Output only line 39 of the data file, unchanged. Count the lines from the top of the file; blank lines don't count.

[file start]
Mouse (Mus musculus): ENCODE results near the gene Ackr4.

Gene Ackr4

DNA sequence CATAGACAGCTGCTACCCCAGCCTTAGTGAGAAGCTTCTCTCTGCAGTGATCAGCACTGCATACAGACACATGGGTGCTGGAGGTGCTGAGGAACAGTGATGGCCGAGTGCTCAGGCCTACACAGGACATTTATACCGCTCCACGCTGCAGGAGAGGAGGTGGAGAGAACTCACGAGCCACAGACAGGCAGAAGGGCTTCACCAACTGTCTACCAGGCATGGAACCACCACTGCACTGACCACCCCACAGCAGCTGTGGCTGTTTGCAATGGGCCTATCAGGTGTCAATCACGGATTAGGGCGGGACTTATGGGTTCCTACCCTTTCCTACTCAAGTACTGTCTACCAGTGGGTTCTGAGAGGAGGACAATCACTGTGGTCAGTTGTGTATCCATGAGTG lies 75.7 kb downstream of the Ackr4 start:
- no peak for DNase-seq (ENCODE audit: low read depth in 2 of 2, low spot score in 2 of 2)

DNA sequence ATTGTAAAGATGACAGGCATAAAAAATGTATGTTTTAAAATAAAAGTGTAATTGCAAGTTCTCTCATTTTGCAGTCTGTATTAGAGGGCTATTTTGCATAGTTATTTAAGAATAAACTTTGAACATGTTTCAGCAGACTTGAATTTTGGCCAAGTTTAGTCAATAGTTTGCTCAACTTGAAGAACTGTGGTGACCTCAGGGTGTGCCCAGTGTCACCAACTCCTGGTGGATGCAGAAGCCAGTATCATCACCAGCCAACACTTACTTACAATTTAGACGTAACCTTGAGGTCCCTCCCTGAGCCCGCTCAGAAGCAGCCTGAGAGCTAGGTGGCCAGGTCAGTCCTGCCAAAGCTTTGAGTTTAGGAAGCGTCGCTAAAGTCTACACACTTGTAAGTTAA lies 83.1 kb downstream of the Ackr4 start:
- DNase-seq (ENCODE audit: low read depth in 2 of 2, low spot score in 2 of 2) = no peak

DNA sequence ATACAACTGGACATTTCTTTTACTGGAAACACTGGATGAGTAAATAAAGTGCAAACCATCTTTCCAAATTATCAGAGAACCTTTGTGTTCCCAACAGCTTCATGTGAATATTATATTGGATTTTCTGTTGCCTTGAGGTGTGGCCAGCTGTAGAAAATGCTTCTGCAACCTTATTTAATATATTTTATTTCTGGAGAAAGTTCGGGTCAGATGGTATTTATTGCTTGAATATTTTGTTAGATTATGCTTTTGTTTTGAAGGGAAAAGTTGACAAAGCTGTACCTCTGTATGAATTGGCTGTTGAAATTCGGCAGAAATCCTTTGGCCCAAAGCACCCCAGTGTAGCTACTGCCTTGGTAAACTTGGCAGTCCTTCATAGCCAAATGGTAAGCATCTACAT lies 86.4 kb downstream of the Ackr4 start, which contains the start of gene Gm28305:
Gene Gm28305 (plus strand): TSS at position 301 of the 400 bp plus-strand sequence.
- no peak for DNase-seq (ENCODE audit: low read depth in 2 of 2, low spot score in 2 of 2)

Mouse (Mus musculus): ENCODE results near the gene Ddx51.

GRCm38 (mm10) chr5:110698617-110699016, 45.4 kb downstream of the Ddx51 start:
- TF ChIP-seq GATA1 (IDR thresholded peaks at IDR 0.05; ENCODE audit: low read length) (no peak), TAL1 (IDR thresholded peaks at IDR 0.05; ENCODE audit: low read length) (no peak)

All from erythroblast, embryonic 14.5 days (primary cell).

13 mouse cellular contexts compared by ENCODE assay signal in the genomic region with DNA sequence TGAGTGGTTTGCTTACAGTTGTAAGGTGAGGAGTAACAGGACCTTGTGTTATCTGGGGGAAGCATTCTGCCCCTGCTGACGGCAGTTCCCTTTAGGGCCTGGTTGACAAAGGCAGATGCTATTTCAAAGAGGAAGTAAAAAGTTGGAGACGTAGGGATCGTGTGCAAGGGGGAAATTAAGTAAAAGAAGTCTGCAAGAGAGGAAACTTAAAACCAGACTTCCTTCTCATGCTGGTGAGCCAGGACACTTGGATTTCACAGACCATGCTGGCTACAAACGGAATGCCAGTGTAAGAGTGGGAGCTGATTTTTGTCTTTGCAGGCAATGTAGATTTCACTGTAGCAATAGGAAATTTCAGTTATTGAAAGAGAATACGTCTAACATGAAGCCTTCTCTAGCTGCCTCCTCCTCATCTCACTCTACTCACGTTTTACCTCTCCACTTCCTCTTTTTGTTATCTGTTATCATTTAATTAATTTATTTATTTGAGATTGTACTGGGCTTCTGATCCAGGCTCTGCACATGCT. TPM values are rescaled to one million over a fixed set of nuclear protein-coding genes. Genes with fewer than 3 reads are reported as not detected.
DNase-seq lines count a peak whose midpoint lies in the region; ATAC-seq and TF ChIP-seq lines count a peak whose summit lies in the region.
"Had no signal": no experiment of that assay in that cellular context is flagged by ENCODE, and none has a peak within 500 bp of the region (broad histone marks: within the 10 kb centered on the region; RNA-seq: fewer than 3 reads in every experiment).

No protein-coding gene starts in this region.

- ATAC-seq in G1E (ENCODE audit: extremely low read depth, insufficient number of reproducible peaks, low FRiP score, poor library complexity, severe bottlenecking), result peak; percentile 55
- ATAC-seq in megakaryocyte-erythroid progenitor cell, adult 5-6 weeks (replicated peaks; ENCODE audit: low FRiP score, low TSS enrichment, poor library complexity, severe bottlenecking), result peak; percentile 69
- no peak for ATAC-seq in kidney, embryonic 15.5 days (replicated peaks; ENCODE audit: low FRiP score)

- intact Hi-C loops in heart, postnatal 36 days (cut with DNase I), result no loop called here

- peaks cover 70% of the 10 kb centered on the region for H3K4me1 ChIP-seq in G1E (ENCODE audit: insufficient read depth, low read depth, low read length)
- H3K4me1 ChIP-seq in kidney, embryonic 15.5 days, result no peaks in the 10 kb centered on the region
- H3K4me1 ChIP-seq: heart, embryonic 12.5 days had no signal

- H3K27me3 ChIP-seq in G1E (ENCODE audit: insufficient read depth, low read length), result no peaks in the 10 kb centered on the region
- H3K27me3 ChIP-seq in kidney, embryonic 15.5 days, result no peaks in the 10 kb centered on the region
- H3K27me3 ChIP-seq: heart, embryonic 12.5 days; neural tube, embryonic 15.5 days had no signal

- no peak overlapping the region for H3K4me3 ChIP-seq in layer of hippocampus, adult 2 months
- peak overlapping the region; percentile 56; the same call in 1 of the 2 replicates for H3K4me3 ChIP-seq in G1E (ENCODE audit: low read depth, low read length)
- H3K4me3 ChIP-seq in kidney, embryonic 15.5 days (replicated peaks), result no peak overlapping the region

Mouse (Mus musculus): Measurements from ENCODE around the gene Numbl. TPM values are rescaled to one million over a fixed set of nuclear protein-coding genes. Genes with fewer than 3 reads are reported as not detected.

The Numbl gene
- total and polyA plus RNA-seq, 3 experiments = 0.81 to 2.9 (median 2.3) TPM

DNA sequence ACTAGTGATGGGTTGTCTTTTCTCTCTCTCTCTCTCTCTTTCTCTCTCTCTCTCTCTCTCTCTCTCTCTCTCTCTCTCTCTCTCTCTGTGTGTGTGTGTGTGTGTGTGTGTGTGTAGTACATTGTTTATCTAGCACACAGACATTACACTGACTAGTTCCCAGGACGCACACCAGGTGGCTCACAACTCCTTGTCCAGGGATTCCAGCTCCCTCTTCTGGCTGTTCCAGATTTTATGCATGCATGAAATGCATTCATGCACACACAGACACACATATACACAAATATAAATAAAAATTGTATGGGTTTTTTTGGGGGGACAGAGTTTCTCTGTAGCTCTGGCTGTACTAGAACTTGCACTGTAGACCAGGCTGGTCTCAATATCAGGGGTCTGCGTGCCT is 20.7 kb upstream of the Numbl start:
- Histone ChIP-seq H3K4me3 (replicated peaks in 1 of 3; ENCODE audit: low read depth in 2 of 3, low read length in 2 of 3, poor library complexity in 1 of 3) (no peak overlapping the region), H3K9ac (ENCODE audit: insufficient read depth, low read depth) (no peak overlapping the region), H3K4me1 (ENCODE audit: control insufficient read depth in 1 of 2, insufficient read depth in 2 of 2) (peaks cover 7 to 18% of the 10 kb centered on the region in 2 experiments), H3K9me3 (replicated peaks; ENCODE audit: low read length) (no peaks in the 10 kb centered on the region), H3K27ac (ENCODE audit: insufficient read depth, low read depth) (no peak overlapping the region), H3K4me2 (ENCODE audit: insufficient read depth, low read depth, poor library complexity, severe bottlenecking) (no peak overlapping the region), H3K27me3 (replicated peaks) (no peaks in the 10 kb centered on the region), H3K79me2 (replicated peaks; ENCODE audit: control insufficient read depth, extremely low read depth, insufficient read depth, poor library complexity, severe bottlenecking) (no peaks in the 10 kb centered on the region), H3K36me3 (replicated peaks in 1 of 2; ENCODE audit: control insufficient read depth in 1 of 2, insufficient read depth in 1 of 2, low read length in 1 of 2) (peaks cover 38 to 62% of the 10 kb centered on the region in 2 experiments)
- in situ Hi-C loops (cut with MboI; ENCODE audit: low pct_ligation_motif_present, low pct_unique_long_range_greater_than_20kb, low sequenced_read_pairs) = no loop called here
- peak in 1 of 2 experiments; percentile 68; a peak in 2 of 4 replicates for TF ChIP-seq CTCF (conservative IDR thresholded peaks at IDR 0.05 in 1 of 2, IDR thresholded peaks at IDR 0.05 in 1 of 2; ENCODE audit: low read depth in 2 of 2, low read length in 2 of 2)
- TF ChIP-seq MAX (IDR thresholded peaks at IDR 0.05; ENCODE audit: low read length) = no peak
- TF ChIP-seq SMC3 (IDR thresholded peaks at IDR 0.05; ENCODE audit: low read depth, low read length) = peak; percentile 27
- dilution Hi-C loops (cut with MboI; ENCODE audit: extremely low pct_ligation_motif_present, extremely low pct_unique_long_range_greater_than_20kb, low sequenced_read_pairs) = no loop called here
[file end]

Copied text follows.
- TF ChIP-seq SMC3 (IDR thresholded peaks at IDR 0.05; ENCODE audit: low read depth, low read length) = peak; percentile 27